Every so often, I write a newsletter on a subject I think might be of interest to both real estate professionals and their clients. You can find links to them below.
As any realtor knows, complications can arise when buyers apply for government loans such as VA or FHA/HUD loans. Home inspectors do not specifically inspect for compliance with these rules, but a home inspection will usually turn up anything that might also trigger a government loan rejection. Fortunately, most of the rules that apply to these loans are fairly common-sense and ensure that buyers are moving in to homes that are safe, structurally sound, and re-sellable—all of which is in the buyers' best interest in the long run.
Not everything listed as a concern in an inspection report is necessarily a problem for loan appraisers. For example, missing handrails, cracked windows, minor plumbing leaks, and damaged sheetrock are all explicitly mentioned in the U.S. Dept. of Housing and Urban Development (HUD) minimum property requirements handbook as things that are not necessarily red flags. Asbestos siding or pipe insulation may also be acceptable, as long as it is intact and undisturbed. Likewise, radon testing is not currently required for these loans.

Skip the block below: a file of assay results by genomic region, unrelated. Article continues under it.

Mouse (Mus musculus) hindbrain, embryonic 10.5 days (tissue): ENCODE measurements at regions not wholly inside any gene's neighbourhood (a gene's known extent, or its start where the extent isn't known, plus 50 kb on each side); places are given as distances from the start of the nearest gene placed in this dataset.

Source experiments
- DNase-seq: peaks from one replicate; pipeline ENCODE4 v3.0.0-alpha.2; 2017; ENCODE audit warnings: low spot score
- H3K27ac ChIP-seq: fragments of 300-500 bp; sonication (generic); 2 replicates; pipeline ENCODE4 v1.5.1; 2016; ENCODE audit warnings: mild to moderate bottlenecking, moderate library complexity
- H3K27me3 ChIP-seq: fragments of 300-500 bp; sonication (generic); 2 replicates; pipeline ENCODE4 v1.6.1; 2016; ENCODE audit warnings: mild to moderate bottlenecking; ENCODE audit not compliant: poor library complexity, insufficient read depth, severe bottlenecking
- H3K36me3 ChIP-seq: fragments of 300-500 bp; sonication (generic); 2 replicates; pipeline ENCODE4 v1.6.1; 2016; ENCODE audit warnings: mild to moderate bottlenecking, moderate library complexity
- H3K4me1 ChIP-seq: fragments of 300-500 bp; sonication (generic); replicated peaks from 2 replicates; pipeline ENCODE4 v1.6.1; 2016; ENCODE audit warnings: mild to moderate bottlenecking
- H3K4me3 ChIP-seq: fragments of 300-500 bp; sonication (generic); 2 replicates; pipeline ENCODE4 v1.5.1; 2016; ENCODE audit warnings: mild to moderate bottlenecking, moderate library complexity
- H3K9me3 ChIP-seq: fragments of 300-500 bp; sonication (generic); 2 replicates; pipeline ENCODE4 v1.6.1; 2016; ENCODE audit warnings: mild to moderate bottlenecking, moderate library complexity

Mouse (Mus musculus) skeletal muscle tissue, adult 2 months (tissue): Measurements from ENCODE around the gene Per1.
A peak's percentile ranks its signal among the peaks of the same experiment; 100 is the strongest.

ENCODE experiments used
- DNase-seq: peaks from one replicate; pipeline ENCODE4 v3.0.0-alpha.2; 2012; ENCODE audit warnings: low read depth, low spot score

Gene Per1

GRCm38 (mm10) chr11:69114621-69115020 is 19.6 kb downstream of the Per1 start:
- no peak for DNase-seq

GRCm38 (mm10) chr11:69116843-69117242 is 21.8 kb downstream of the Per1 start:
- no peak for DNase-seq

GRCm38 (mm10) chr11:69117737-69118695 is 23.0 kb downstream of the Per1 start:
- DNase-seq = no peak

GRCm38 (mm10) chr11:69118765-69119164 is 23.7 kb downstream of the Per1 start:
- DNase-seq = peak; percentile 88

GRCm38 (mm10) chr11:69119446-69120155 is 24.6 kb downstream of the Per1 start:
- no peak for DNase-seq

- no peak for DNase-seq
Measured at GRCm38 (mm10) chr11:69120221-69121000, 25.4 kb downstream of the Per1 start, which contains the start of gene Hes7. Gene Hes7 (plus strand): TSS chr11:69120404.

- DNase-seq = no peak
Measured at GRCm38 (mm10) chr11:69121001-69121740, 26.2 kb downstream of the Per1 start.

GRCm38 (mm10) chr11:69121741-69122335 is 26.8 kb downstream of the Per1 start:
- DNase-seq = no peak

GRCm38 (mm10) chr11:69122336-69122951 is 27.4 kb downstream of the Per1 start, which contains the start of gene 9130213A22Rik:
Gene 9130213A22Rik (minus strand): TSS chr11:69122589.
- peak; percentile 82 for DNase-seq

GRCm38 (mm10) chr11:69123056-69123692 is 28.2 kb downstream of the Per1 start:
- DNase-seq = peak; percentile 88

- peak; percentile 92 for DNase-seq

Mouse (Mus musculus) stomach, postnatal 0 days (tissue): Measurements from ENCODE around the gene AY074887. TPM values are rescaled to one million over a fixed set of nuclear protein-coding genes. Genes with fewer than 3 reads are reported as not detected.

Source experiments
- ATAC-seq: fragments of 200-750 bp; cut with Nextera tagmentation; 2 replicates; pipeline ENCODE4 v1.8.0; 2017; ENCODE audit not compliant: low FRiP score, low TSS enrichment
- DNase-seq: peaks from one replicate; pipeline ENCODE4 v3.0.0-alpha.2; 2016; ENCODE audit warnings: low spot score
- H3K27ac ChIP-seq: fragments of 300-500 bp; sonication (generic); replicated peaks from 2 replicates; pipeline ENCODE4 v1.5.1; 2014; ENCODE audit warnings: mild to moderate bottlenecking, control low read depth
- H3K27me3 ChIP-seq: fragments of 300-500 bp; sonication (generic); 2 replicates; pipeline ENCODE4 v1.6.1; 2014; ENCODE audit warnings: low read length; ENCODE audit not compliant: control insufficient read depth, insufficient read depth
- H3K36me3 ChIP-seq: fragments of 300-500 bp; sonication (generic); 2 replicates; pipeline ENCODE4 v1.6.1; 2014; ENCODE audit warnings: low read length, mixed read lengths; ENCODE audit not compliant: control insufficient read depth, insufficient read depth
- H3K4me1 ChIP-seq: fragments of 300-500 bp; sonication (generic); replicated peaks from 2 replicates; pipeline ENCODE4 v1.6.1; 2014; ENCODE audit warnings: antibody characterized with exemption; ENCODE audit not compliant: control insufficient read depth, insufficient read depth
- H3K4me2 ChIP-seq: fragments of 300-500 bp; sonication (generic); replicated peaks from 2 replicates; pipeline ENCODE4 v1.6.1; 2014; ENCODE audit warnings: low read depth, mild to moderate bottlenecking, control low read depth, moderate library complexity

Below are a few things you might find in an inspection report that CAN trigger loan rejections.
-Roofs: Handbooks for FHA/HUD loans and VA loans both list similar rules for roofs. They want to see a roof that has a life expectancy of at least 5 years. A life expectancy of less than 2 years is a definite red flag. Three or more layers of shingles is also a problem, because installing a new roof without first stripping the old shingles significantly reduces the life expectancy of the roof. Even two layers may be too many if the newest layer has a life expectancy of less than 2 years. In either case, a new roof will be required.
-Lead paint: Any home built before 1978 is assumed to have lead paint. This is not a problem if the paint is maintained and intact, but if paint on an older house is chipping, peeling, or crumbling, a rejection may ensue.
-Adequate heat: if a wood stove is used as the primary source of heat, a backup system capable of providing 100% of the heating load will be required. This also applies to a solar hot water system.
-Gutters: The HUD handbook requires gutters on homes where the eaves are less than 12” (single story) or 24” (two story) deep. This is to protect the foundation from water intrusion.
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